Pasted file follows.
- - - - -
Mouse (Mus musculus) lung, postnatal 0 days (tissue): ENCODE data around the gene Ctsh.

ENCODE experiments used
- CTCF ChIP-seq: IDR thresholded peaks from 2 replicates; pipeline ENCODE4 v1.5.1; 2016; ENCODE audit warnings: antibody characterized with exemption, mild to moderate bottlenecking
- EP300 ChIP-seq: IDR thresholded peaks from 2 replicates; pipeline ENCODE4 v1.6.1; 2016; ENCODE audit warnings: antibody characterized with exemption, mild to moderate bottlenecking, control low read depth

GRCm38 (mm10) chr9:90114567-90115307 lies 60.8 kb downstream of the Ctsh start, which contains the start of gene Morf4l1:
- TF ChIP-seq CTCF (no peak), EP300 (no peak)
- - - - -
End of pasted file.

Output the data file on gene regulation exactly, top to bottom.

Mouse (Mus musculus) lung, postnatal 0 days (tissue): ENCODE data around the gene Ctsh.

ENCODE experiments used
- CTCF ChIP-seq: IDR thresholded peaks from 2 replicates; pipeline ENCODE4 v1.5.1; 2016; ENCODE audit warnings: antibody characterized with exemption, mild to moderate bottlenecking
- EP300 ChIP-seq: IDR thresholded peaks from 2 replicates; pipeline ENCODE4 v1.6.1; 2016; ENCODE audit warnings: antibody characterized with exemption, mild to moderate bottlenecking, control low read depth

GRCm38 (mm10) chr9:90114567-90115307 lies 60.8 kb downstream of the Ctsh start, which contains the start of gene Morf4l1:
- TF ChIP-seq CTCF (no peak), EP300 (no peak)